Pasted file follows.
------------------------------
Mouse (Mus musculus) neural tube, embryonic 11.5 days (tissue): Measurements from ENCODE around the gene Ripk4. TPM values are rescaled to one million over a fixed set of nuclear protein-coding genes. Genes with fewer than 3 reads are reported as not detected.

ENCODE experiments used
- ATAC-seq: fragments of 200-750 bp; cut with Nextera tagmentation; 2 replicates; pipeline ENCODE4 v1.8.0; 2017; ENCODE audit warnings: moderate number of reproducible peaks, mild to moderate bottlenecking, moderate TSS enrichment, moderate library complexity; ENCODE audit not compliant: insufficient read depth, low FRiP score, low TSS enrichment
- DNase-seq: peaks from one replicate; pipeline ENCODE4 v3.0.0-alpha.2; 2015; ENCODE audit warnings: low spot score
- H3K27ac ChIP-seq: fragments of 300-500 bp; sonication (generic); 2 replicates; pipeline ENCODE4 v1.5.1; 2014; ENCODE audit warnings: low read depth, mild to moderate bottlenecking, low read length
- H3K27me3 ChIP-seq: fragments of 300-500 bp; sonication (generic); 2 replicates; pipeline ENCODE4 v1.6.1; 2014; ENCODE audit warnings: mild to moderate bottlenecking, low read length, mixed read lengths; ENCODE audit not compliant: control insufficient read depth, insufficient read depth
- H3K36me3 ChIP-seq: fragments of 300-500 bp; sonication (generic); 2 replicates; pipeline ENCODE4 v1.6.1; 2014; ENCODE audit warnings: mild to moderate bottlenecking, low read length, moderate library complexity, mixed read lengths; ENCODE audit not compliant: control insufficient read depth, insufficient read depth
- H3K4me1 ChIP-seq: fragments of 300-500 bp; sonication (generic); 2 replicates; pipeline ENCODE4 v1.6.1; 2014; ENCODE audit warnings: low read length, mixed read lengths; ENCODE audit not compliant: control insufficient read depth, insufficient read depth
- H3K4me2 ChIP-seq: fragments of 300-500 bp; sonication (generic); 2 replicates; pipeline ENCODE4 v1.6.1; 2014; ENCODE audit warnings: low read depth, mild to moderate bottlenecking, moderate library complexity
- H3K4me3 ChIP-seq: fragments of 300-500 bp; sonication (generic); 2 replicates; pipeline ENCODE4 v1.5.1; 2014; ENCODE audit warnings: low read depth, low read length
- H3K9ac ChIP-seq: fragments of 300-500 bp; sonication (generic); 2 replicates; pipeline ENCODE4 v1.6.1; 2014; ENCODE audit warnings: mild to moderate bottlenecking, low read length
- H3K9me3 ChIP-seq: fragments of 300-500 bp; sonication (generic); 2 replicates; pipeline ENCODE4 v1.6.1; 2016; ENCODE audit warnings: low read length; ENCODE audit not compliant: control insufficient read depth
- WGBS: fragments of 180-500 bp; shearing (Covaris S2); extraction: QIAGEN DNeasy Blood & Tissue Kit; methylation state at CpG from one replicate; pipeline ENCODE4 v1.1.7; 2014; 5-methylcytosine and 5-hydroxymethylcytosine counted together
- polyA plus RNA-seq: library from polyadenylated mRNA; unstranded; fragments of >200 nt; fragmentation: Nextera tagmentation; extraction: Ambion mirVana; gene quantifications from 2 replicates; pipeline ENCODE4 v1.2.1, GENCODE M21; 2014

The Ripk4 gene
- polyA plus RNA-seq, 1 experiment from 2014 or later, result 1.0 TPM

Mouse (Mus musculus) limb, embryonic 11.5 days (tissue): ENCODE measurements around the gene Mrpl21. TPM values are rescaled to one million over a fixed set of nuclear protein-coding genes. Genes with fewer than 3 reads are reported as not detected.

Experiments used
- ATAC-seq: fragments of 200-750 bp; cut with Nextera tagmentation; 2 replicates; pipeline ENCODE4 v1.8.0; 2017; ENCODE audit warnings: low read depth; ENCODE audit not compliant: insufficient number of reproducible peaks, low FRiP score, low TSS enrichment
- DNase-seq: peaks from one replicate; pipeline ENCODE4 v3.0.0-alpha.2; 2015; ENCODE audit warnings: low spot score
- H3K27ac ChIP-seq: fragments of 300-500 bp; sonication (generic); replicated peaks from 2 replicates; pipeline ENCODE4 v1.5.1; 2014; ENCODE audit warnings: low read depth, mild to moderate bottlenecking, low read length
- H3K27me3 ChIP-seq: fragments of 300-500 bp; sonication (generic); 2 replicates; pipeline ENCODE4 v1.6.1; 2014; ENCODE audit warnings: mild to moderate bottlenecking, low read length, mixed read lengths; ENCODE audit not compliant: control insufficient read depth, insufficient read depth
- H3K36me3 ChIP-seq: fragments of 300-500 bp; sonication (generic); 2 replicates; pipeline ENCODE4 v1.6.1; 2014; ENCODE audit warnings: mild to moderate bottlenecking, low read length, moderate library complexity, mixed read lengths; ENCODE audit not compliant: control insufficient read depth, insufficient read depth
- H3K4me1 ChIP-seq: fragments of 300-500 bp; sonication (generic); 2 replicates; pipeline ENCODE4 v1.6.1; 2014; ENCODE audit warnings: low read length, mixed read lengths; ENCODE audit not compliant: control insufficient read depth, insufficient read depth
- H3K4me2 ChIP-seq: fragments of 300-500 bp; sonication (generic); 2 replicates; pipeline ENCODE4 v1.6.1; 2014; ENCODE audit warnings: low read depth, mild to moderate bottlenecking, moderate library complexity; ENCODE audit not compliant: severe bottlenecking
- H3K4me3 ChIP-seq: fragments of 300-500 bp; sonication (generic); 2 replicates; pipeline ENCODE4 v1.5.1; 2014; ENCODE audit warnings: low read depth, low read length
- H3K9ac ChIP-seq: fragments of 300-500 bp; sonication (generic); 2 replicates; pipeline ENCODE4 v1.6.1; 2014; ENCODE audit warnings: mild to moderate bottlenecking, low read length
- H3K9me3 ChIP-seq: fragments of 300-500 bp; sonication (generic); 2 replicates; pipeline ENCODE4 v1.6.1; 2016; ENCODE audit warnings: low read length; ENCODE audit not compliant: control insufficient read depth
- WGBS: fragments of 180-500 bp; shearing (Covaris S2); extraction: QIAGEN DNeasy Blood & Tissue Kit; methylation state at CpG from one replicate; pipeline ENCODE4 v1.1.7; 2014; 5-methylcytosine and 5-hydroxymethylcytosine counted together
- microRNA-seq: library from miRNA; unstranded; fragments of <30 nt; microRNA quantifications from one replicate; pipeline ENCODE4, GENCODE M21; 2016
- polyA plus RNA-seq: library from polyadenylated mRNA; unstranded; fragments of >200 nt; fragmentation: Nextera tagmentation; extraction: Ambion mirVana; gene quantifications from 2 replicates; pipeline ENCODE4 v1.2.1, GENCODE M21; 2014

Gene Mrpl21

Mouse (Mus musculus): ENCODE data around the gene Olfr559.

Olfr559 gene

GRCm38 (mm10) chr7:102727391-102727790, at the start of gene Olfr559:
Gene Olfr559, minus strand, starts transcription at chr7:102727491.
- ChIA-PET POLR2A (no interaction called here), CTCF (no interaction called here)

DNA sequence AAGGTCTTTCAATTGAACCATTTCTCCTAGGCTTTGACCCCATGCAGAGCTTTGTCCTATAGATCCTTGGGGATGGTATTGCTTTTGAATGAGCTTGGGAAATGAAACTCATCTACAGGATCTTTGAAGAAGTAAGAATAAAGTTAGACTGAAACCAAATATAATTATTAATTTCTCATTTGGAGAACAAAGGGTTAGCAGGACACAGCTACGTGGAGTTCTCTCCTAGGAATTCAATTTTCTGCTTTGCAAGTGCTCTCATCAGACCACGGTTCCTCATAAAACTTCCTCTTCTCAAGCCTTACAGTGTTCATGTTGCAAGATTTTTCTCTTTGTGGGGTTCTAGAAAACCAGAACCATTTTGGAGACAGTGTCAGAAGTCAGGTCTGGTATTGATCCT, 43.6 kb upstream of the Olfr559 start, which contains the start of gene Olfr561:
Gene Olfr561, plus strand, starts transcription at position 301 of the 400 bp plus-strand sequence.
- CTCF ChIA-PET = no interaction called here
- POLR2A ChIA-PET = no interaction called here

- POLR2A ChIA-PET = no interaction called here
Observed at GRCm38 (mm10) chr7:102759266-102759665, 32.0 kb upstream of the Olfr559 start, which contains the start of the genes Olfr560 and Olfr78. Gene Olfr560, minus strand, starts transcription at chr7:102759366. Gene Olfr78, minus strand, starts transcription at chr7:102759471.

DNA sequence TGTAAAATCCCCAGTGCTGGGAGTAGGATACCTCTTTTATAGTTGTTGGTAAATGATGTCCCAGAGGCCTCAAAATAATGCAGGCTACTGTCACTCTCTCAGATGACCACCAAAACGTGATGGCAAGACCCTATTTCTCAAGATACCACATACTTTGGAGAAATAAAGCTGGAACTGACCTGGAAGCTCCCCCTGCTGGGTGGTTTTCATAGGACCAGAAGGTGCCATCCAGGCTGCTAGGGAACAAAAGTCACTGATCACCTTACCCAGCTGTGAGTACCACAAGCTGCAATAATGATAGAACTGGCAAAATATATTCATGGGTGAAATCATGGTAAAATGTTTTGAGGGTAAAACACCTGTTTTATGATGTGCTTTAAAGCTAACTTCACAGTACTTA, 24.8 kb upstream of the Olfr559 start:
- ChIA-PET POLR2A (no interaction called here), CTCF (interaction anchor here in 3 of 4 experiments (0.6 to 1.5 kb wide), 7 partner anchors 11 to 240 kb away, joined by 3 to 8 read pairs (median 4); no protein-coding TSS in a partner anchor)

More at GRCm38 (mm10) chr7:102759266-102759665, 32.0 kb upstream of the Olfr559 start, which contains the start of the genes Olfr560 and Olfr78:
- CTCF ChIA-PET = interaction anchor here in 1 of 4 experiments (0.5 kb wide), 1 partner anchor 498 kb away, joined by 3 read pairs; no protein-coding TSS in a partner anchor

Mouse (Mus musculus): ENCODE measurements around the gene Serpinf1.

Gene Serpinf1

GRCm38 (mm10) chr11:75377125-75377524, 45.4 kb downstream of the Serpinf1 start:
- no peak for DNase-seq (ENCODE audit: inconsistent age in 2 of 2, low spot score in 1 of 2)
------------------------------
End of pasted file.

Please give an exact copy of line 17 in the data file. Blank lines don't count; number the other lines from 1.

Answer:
Mouse (Mus musculus) limb, embryonic 11.5 days (tissue): ENCODE measurements around the gene Mrpl21. TPM values are rescaled to one million over a fixed set of nuclear protein-coding genes. Genes with fewer than 3 reads are reported as not detected.